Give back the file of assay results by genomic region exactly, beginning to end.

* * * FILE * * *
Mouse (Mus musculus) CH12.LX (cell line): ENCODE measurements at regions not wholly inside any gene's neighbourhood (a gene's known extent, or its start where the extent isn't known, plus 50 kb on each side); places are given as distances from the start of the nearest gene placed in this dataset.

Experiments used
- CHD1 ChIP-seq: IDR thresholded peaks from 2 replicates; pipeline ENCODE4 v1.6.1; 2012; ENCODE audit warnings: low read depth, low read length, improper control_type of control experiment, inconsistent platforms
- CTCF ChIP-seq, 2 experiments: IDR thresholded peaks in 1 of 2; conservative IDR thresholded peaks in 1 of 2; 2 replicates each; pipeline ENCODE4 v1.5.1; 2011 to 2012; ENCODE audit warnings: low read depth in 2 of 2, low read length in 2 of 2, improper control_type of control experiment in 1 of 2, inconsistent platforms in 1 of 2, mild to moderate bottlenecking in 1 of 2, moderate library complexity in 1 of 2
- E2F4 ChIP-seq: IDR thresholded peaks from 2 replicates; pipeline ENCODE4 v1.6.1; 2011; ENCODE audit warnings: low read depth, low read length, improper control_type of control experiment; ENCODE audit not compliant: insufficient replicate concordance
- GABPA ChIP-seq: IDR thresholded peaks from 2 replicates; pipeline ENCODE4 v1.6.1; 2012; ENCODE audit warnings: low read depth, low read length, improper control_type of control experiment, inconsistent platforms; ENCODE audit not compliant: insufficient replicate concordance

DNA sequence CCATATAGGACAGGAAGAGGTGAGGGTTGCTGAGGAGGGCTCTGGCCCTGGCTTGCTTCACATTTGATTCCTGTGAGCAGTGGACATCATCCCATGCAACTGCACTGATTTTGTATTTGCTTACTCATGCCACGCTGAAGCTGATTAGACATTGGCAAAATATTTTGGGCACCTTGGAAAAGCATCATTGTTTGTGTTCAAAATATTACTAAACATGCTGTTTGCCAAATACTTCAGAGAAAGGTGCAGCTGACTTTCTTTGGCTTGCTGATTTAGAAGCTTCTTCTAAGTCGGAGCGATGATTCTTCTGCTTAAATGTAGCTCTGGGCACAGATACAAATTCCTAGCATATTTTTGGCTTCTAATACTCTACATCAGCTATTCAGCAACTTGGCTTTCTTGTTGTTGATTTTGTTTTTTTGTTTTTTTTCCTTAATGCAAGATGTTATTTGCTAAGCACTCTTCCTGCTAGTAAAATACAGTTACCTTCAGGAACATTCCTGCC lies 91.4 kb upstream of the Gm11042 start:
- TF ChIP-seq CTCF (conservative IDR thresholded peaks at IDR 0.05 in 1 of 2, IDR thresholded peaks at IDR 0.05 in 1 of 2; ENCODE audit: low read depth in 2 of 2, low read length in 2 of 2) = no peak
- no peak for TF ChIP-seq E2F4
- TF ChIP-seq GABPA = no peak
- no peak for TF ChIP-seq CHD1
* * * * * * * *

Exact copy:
Mouse (Mus musculus) CH12.LX (cell line): ENCODE measurements at regions not wholly inside any gene's neighbourhood (a gene's known extent, or its start where the extent isn't known, plus 50 kb on each side); places are given as distances from the start of the nearest gene placed in this dataset.

Experiments used
- CHD1 ChIP-seq: IDR thresholded peaks from 2 replicates; pipeline ENCODE4 v1.6.1; 2012; ENCODE audit warnings: low read depth, low read length, improper control_type of control experiment, inconsistent platforms
- CTCF ChIP-seq, 2 experiments: IDR thresholded peaks in 1 of 2; conservative IDR thresholded peaks in 1 of 2; 2 replicates each; pipeline ENCODE4 v1.5.1; 2011 to 2012; ENCODE audit warnings: low read depth in 2 of 2, low read length in 2 of 2, improper control_type of control experiment in 1 of 2, inconsistent platforms in 1 of 2, mild to moderate bottlenecking in 1 of 2, moderate library complexity in 1 of 2
- E2F4 ChIP-seq: IDR thresholded peaks from 2 replicates; pipeline ENCODE4 v1.6.1; 2011; ENCODE audit warnings: low read depth, low read length, improper control_type of control experiment; ENCODE audit not compliant: insufficient replicate concordance
- GABPA ChIP-seq: IDR thresholded peaks from 2 replicates; pipeline ENCODE4 v1.6.1; 2012; ENCODE audit warnings: low read depth, low read length, improper control_type of control experiment, inconsistent platforms; ENCODE audit not compliant: insufficient replicate concordance

DNA sequence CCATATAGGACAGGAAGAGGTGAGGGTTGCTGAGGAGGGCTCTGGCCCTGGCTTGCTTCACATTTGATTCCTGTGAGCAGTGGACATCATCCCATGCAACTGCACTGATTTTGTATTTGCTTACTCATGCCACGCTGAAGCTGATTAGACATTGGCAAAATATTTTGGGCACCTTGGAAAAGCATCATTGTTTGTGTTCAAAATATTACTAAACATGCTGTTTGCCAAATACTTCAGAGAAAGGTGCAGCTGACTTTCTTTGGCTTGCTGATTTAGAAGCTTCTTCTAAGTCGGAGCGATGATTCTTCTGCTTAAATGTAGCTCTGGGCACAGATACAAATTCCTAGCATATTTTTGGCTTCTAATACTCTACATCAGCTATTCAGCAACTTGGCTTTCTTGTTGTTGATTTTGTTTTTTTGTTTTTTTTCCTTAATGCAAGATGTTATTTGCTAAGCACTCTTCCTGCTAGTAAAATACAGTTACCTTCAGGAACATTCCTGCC lies 91.4 kb upstream of the Gm11042 start:
- TF ChIP-seq CTCF (conservative IDR thresholded peaks at IDR 0.05 in 1 of 2, IDR thresholded peaks at IDR 0.05 in 1 of 2; ENCODE audit: low read depth in 2 of 2, low read length in 2 of 2) = no peak
- no peak for TF ChIP-seq E2F4
- TF ChIP-seq GABPA = no peak
- no peak for TF ChIP-seq CHD1